Although there is no established protocol for using tumor-informed ctDNA to provide real-time feedback on effectiveness of adjuvant therapy, there is evidence supporting the use of postoperative ctDNA values to guide ACT (table 1). Tie et al 10 randomized patients 2:1 to ctDNA-informed versus standard (using standard clinicopathologic criteria) arms. Patients in the ctDNA-informed arm who were ctDNA-positive received adjuvant singlet or doublet chemotherapy, however if negative ctDNA levels at both 4 weeks and 7 weeks postop they were not given ACT. The number of patients in the ctDNA-informed arm who received ACT was 15% compared with 28% in the standard treatment arm, reducing ACT exposure without compromising 2-year relapse-free survival. Kotani et al showed that when randomizing patients with ctDNA positivity at 4 weeks postop to ACT versus observation, 68.48% (63 out of 92) of patients achieved ctDNA clearance versus 12.2% (11 out of 90) patients in the observation arm.
There are also limited data reinforcing the utility of monitoring ctDNA during ACT course, as shown in this case. A longitudinal biomarker study of patients with stage I–III CRC by Reinert et al found that of 10 patients with positive postop ctDNA values who received ACT, there were 8 with available serial ctDNA samples during therapy.2 Of the four patients who retained positive ctDNA during ACT, all relapsed. Tarazona et al studied serial ctDNA levels in patients with stage II–III CRC after surgery and during chemotherapy.3 They found that in seven patients with positive postop ctDNA and available serial ctDNA values during chemotherapy, three developed rising ctDNA levels during ACT which predicted radiologic relapse. In none of these cases, however, were the results used to modify adjuvant therapy prior to completion.
In the described case, disease progression on ACT was detected early in a patient with high-risk stage III CRC using serial tumor-informed ctDNA monitoring. She was transitioned to pembrolizumab immunotherapy and rapidly achieved a complete and sustained remission. This case demonstrates how monitoring serial ctDNA during ACT may critically inform adjuvant therapy decisions in real time. MRD surveillance was particularly salient in this case given her disease was at high risk of relapse and her MSI-H status, which made immunotherapy an attractive option in the setting of disease recurrence. Early detection minimized her exposure to ineffective chemotherapy and enabled therapy change before she developed clinical symptoms of metastatic disease. There are several ongoing randomized controlled clinical trials investigating the ability of ctDNA to guide therapy for CRC during ACT, including NCT-04050345, in which ACT for high-risk patients with stage II–III CRC will be escalated or de-escalated based on postoperative ctDNA positivity. Continued prospective research on using ctDNA to guide adjuvant treatment is needed, particularly in high-risk patients of MSI-H status.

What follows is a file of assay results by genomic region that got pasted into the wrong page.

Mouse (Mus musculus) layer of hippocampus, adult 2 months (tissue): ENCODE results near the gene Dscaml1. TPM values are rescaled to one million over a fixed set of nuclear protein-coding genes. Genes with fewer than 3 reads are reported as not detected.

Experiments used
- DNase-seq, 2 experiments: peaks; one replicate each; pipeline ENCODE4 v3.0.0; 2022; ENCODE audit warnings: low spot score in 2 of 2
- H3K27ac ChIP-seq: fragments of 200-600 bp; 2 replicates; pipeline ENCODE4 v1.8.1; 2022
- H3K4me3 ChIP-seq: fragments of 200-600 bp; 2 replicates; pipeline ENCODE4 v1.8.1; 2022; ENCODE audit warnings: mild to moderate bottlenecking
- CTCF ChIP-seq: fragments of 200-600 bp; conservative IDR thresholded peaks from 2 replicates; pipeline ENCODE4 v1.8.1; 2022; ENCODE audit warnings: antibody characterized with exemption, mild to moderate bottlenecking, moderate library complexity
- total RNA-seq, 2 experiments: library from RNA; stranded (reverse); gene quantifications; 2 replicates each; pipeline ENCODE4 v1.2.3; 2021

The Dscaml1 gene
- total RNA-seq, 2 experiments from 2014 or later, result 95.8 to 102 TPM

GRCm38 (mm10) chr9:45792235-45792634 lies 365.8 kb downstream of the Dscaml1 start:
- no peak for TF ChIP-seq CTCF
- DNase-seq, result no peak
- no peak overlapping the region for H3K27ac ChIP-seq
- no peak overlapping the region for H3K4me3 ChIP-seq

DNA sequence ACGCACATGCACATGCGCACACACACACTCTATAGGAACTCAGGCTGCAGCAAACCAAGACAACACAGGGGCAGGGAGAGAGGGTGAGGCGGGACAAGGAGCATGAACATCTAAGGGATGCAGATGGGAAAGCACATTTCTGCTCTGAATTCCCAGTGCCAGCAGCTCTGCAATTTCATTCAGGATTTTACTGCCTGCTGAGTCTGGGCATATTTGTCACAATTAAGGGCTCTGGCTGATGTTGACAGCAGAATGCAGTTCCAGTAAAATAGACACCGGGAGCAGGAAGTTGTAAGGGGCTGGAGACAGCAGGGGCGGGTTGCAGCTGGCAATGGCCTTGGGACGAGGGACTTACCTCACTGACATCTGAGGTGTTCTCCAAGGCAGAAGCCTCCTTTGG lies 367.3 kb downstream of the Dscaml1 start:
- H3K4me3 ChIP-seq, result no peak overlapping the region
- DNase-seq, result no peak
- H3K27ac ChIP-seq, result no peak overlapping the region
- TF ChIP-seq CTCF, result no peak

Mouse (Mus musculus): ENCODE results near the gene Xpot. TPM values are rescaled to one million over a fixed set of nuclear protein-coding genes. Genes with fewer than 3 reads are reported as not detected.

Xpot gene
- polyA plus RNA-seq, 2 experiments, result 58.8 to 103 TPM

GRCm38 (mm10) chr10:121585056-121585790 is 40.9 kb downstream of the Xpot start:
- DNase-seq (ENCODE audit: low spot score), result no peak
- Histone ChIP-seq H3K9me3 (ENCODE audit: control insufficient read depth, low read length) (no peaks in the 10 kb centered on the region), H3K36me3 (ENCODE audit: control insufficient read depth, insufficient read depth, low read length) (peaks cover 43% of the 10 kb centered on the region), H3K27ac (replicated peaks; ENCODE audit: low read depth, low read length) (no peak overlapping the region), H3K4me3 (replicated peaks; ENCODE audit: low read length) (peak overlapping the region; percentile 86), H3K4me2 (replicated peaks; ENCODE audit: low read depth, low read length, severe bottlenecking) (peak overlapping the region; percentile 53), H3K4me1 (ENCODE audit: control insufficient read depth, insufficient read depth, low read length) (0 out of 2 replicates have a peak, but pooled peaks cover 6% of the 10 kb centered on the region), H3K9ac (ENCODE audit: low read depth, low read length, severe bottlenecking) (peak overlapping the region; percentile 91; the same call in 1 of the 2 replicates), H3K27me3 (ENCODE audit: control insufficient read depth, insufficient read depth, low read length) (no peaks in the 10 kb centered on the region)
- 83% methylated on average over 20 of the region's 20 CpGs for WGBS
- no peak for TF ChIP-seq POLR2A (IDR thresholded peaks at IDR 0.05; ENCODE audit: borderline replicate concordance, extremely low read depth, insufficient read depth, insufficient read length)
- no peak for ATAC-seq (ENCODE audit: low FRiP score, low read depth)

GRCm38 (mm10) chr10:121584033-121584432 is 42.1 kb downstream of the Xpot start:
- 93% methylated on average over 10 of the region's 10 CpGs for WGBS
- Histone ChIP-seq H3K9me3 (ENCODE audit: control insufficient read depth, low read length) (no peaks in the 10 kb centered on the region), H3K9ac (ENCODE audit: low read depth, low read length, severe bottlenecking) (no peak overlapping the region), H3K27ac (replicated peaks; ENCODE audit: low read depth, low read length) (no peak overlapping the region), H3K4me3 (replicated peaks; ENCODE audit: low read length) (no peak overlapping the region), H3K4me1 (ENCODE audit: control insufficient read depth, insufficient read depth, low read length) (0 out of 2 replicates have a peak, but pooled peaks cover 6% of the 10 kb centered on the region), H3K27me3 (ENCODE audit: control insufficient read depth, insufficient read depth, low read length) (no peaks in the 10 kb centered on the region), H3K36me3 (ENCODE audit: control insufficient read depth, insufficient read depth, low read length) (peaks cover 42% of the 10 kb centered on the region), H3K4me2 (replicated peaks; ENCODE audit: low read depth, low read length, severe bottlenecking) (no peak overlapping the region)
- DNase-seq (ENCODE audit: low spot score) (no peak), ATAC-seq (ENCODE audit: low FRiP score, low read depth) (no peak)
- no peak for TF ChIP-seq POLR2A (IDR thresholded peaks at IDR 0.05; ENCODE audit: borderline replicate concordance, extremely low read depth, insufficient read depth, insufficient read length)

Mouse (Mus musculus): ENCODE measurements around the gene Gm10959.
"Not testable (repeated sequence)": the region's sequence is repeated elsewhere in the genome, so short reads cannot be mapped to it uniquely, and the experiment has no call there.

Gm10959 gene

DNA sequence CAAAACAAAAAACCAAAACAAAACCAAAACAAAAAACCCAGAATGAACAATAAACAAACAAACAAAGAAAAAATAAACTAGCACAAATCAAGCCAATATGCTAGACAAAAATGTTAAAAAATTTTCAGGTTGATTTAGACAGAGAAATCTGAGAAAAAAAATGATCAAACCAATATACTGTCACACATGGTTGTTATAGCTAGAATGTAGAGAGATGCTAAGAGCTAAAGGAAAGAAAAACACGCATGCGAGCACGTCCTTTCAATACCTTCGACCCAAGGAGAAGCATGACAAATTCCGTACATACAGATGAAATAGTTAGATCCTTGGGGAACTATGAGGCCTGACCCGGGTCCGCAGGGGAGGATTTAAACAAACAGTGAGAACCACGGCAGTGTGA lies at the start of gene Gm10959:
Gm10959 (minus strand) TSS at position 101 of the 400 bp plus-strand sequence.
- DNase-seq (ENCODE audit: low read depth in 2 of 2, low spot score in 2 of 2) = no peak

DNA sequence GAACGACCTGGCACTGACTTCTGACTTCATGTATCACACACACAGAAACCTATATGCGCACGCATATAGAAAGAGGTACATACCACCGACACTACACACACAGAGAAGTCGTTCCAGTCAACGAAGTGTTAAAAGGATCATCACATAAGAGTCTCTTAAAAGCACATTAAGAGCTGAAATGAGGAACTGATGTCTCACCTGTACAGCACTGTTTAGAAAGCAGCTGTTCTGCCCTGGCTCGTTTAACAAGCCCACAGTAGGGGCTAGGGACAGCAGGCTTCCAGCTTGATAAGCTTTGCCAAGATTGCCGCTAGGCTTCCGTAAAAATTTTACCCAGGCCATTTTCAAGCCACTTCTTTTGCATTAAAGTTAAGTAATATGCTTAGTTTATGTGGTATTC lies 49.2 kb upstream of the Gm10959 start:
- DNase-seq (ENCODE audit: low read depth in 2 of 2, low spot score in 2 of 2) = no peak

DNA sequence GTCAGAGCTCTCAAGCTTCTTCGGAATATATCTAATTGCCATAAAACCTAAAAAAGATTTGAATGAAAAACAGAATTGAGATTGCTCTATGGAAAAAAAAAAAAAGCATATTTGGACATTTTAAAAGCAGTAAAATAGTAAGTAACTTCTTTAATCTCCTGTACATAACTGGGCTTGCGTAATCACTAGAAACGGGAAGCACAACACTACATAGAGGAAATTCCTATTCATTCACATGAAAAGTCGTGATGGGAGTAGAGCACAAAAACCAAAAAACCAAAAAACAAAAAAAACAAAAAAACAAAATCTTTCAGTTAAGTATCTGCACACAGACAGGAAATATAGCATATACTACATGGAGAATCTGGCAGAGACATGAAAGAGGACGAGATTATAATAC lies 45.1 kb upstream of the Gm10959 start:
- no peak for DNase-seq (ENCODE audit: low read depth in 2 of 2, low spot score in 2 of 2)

Patient consent for publication
This study involves human participants but This patient case was collected not for research purposes but from clinical practice of Dr. Reilley and as a case report is exempted based on institutional guidelines. exempted this study Participants gave informed consent to participate in the study before taking part.
Contributors NL reviewed the background literature and wrote the case report. MJR cared for the patient and formed the structure and premise of the case report, and helped edit and formulate the text and table/figure. JMA provided clinical care for the patient and reviewed and contributed to the submission process.
Funding The authors have not declared a specific grant for this research from any funding agency in the public, commercial or not-for-profit sectors.
Competing interests None declared.
Provenance and peer review Not commissioned; externally peer reviewed.